Suitable for classroom adoption in an innovative course for:
a general education mathematics elective
a mathematics or science major advanced elective
an interdisciplinary course, even at a relatively elementary level
a mathematical modeling course in a civil/environmental engineering program
This book has a dual objective: first, to introduce the reader to some of the most important and widespread environmental issues of the day; and second, to illustrate the vital role played by mathematical models in investigating these issues. The environmental issues addressed include: ground-water contamination, air pollution, and hazardous material emergencies. These issues are presented in their full real-world context, not as scientific or mathematical abstractions; and for background readers are invited to investigate their presence in their own communities.
The first part of the book leads the reader through relatively elementary modeling of these phenomena, including simple algebraic equations for ground water, slightly more complex algebraic equations (preferably implemented on a spreadsheet or other computerized framework) for air pollution, and a fully computerized modeling package for hazardous materials incident analysis. The interplay between physical intuition and mathematical analysis is emphasized.
The second part of the book returns to the same three subjects but with a higher level of mathematical sophistication (adjustable to the preparation of the reader by selection of subsections.) Many important classical mathematical themes are developed through this context, examples coming from single and multivariable calculus, differential equations, numerical analysis, linear algebra, and probability. The material is presented in such a way as to minimize the required background and to encourage the subsequent study of some of these fields.
An elementary course for a general audience could be based entirely on Part I, and a higher level mathematics, science, or engineering course could move quickly to Part 2. The exercises in both parts tend to be quite thought-provoking and considerable course time might be well devoted to discussing their solutions, perhaps even in a seminar format. The emphasis throughout is on fundamental principles and concepts, not on achieving technical mastery of state-of-the-art-models.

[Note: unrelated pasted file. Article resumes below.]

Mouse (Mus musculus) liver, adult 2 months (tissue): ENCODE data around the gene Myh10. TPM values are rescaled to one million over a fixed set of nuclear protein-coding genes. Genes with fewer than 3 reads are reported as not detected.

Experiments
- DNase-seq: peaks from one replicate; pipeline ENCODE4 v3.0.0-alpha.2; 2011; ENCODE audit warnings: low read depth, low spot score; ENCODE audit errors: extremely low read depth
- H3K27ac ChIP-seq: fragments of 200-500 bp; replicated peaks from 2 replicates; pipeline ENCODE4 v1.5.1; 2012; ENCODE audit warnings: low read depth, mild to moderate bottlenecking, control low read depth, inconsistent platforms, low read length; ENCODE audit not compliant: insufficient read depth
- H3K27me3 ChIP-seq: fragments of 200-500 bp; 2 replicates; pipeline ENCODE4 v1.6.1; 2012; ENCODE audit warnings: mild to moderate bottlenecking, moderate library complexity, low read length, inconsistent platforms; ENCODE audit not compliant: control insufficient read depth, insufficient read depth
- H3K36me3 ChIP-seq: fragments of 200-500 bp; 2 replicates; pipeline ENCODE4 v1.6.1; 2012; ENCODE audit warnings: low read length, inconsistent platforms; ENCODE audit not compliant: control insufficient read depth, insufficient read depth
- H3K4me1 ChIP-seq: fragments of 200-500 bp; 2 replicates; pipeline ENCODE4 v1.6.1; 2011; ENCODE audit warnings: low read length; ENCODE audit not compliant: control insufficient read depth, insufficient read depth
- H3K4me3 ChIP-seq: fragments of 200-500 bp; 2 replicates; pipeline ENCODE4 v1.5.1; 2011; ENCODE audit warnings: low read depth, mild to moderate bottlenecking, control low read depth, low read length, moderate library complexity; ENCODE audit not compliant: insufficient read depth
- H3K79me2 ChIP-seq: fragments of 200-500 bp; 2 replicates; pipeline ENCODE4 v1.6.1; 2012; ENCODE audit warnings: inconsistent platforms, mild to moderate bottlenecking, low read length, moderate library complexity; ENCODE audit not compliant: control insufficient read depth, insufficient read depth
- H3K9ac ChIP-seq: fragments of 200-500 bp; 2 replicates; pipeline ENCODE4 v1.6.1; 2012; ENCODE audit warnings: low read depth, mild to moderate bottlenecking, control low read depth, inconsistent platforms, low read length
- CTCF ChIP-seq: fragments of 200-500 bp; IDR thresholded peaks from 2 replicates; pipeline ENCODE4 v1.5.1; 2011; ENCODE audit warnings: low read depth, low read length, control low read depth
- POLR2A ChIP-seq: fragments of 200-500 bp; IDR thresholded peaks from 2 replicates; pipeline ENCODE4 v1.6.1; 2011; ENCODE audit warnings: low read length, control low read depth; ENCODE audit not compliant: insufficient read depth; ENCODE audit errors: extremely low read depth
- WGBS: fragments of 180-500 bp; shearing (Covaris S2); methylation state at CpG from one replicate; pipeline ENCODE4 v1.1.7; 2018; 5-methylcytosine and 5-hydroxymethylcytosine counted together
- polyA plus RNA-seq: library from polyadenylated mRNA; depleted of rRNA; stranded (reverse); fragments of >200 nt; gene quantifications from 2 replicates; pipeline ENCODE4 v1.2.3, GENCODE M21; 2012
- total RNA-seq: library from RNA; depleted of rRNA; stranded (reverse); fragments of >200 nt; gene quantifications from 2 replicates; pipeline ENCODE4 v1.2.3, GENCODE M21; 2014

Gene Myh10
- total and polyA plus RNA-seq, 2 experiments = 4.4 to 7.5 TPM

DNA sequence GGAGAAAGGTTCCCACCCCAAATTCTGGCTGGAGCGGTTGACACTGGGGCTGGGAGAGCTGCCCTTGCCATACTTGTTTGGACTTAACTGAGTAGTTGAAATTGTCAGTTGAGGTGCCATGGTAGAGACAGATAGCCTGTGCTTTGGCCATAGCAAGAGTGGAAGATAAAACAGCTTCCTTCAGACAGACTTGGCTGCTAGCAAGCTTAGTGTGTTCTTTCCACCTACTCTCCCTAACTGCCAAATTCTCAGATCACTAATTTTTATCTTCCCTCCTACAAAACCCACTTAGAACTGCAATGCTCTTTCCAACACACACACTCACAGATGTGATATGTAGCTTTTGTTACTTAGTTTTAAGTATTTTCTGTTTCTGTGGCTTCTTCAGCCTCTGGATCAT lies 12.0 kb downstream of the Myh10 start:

Table of Contents
Part 1: An Interdisciplinary Introduction to Selected Problems in Ground Water, Air Pollution, and Hazardous Materials
Chapter 1: Introduction
Chapter 2: Ground Water
Chapter 3: Air Quality Modeling
Chapter 4: Hazardous Materials Management
Part 2: Further Development of Modeling Concepts
Chapter 5: Additional Topics in Ground Water
Chapter 6: Additional Topics in Air Modeling and Diffusion Processes
Chapter 7: Additional Topics in Hazardous Materials Modeling
Excerpt: 2.4 Darcy's Law (p. 19)
In developing any kind of mathematical model, you need to figure out what the key physical variables are that control the situation of interest. We are interested here in the flow of ground water through some kind of porous geologic medium. In about 1850 a French engineer named Henri Darcy was interested in essentially the same question because he was trying to set up a system for filtering water in the city of Dijon, France, by passing it through beds of clean sand (such sand filters are still commonly used today.) The question he faced was really how much water could move at what rate through what size sand filter. To answer this question, he set up some simple experiements.
About the Author
Charles Hadlock received his Ph.D. from the University of Illinois in 1970, specializing in applied mathematics. He taught at Amherst and Bowdoin Colleges before joining the firm of Arthur D. Little in Cambridge, Massachusetts in 1977, where he developed and led an international consulting practice in environmental management and risk analysis. His central focus was the investigation and follow-up to the unfolding environmental calamities of the day, including Love Canal, Bhopal, Three Mile Island, and other well known cases, and the use of mathematical models to enhance the understanding of and response to these situations. In 1990 he moved to Bentley College as Chair of Mathematical Sciences, and is currently Dean of the Undergraduate College and Associate Dean of Faculty. Dr. Hadlock has written an award-winning book on Galois theory, as well as numerous research reports and publications, and he has chaired several major government panels reviewing environmental policies.
The author of this book is particularly well suited to writing about the subject. Starting off as a mathematics professor, he spent 13 years as an environmental consultant before returning to the classroom. Thus, many of the examples, experiences, and insights in the book are realistic and convincing. Continued....